Birthright Citizenship Talking Points
Universal birthright citizenship is a misinterpretation of the Fourteenth Amendment (“All persons born or naturalized in the United States and subject to the jurisdiction thereof, are citizens of the United States and of the State wherein they reside.”) and is inconsistent with the intent of the amendment’s framers.
The amendment’s framers intended to give citizenship only to those who owed their allegiance to the United States and were subject to its complete jurisdiction, primarily the newly freed slaves, who were lawful permanent residents.
Owing allegiance to the United States and being subject to its complete jurisdiction means being “not subject to any foreign power” and excludes those only temporarily present in the country.
Most legal arguments for universal birthright citizenship point to the Supreme Court’s 1898 decision in United States v. Wong Kim Ark, where the government had denied re-entry to a U.S.-born child of foreign nationals who were legally present and permanently residing in the United States.
Wong Kim Ark stands only for the narrow proposition that the U.S.-born children of lawful permanent resident aliens are U.S. citizens. It says nothing with respect to the U.S.-born children of illegal or non-permanent resident aliens.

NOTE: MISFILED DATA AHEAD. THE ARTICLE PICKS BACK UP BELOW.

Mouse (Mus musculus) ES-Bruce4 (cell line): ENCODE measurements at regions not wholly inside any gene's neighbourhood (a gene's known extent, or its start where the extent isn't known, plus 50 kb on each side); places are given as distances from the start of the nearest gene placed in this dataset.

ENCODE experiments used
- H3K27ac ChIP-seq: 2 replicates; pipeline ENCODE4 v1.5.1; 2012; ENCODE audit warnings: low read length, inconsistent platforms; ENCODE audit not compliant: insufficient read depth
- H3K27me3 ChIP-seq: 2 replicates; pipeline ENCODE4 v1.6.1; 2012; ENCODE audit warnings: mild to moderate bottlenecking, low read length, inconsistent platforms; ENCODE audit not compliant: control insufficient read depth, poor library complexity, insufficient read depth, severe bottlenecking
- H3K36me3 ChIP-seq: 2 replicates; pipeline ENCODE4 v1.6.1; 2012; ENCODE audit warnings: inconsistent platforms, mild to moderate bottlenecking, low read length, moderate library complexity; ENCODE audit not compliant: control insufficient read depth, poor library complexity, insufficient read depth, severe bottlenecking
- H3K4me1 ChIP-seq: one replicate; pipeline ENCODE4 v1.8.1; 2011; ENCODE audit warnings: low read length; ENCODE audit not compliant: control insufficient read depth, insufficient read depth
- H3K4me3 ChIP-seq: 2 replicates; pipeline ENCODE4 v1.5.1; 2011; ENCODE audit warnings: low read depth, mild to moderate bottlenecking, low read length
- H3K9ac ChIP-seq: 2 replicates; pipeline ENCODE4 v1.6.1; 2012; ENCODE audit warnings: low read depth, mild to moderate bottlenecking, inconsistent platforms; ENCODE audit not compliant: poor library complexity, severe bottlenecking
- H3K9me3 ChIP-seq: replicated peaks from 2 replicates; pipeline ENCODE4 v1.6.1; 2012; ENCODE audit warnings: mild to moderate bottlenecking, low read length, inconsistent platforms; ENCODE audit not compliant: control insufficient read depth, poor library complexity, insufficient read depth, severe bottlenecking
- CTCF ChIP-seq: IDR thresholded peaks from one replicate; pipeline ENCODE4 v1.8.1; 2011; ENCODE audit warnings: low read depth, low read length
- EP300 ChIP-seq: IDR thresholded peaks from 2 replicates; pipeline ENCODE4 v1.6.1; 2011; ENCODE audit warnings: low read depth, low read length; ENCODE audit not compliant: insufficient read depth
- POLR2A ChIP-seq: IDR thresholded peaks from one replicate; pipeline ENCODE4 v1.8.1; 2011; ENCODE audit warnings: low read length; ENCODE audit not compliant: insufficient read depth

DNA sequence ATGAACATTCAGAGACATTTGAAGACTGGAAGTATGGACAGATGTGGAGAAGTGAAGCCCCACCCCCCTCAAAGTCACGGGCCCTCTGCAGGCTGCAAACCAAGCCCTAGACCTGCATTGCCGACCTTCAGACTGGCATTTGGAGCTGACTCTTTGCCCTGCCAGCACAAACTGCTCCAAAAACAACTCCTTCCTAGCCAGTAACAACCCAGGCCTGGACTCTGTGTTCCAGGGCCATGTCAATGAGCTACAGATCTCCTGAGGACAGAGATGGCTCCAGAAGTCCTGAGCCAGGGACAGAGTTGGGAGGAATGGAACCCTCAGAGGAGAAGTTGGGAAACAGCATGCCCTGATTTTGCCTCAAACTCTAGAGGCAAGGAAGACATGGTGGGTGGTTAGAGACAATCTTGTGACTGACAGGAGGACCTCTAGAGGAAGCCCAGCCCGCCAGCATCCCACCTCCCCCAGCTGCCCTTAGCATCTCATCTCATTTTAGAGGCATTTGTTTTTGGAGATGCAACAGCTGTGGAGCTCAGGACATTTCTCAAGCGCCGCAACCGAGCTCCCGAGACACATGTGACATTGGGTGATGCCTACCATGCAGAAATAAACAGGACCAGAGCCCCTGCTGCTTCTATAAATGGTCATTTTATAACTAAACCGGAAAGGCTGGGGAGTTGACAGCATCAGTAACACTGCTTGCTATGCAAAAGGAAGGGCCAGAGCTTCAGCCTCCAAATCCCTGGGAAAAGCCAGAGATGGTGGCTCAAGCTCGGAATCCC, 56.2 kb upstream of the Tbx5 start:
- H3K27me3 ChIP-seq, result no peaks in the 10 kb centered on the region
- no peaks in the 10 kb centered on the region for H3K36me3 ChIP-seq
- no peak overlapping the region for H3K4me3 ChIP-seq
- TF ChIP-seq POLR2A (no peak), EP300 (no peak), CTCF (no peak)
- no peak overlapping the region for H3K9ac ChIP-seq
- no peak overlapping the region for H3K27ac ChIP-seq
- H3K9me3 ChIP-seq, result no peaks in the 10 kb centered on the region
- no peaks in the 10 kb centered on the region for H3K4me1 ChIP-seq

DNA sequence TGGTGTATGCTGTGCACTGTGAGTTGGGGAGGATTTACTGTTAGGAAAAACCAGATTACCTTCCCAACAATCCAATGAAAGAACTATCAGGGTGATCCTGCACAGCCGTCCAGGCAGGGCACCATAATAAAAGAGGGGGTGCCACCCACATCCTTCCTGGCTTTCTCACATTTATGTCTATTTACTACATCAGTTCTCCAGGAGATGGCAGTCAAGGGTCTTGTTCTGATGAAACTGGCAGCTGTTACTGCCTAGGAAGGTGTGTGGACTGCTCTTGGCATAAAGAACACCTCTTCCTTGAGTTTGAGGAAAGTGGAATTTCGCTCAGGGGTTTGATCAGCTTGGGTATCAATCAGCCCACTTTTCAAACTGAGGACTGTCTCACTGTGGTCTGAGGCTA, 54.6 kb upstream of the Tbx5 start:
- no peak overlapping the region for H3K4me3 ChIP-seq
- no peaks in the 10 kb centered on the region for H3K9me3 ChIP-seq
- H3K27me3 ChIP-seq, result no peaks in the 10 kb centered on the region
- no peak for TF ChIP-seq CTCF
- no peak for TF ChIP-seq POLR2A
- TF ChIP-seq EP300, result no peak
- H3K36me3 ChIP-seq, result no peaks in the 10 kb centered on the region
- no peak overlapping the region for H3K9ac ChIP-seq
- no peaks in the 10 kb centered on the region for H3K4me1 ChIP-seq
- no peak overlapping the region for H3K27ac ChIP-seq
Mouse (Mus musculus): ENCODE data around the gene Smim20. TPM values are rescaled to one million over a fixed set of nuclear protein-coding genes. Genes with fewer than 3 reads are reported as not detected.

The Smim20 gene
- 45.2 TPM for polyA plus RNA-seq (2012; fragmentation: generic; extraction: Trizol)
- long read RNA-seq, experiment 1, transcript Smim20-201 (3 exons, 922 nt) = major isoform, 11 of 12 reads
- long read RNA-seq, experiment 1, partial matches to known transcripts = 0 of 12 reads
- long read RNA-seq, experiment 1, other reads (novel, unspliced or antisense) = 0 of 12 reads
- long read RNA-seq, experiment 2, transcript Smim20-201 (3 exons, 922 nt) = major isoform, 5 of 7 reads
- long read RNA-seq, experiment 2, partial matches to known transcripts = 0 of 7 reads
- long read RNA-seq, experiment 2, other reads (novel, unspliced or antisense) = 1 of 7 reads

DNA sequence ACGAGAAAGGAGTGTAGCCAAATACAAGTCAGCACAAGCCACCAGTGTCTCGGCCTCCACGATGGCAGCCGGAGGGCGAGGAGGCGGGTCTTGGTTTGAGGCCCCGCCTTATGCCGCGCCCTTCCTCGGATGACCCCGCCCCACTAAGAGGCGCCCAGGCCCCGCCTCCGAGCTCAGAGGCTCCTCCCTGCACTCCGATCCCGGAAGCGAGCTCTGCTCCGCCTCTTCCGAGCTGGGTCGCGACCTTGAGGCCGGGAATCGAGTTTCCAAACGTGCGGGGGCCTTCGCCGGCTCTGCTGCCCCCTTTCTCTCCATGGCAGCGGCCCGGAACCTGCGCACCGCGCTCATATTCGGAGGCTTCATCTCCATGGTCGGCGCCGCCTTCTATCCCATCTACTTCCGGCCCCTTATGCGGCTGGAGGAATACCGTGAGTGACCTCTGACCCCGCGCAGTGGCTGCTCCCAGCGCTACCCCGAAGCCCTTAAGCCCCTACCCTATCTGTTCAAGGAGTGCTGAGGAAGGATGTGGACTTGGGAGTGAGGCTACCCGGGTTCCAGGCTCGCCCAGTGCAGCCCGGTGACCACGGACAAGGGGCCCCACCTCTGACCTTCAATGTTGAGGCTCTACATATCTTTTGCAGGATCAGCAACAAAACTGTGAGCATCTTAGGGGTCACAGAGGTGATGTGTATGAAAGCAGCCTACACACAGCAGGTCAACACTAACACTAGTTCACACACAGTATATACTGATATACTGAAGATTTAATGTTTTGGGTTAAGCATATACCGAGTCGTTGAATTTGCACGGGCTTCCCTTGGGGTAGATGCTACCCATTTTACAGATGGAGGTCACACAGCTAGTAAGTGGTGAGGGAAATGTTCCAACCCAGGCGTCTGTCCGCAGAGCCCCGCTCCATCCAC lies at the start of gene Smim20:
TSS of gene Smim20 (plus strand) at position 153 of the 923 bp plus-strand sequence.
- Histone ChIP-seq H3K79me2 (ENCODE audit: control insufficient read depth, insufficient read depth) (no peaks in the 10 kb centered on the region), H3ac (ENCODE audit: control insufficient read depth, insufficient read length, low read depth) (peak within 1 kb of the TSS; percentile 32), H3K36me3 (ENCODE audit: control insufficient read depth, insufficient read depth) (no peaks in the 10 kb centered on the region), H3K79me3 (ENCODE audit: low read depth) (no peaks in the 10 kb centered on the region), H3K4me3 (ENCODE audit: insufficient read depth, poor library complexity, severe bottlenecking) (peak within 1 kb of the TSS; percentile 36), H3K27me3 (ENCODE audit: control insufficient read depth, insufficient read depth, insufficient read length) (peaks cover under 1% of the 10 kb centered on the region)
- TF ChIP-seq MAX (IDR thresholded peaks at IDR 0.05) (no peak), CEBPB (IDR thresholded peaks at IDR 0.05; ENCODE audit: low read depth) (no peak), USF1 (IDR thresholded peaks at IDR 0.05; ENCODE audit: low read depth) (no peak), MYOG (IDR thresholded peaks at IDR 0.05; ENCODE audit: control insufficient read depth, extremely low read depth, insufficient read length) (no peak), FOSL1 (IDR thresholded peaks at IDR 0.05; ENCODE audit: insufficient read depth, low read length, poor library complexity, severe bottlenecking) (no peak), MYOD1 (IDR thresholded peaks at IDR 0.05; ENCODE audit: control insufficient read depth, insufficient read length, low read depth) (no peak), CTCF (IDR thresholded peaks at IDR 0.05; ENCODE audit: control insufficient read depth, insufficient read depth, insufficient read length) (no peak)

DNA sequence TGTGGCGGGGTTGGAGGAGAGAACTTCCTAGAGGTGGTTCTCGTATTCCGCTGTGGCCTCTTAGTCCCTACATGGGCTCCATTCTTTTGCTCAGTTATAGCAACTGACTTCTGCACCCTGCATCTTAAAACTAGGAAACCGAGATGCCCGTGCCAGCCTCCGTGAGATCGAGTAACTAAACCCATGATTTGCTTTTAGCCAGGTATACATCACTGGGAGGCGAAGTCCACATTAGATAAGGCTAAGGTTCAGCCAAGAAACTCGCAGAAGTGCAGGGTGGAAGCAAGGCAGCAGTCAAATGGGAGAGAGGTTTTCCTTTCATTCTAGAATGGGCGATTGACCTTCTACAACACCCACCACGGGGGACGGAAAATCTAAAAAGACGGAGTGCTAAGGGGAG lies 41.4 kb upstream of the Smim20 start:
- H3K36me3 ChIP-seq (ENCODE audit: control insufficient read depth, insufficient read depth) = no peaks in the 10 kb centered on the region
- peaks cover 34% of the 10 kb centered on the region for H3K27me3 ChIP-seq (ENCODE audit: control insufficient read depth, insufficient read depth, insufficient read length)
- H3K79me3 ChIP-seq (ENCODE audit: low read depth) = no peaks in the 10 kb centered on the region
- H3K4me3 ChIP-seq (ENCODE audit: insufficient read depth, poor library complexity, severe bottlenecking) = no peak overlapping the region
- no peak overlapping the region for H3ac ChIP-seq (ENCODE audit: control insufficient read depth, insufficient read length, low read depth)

Neither the Supreme Court nor Congress has clarified whether the U.S.-born children of illegal or non-permanent resident aliens are U.S. citizens.
The president has the constitutional authority to direct executive agencies to act in accordance with a good faith, more narrow interpretation of the Citizenship Clause, and to direct agencies to present passports, SSNs, etc., only to those whose status as citizens is clear under the current law.
Universal birthright citizenship creates a pull factor for illegal or benefit-seeking immigration. By granting immediate citizenship to anyone born on U.S. soil, regardless of the immigration and citizenship status of the parents, the U.S. is rewarding and encouraging illegal and exploitative immigration.
Beyond the benefits the citizen child receives, the child can often get legal status for his or her parents, despite the illegal or manipulative way the mother may have entered the U.S. This can occur through chain migration, whereby the citizen child can eventually sponsor his or her parents for a green card to the U.S., or because of special leniency given to the parents in the enforcement system or immigration courts in the interests of the citizen child.
The United States also has a significant problem with birth tourism, where individuals with no intention of staying in the country long-term give birth to their children in the U.S. for the sole purpose of having a U.S. passport-holder in the family. This industry actively markets itself as providing all of the benefits of U.S. citizenship—in particular, reduced education costs and visa sponsorship.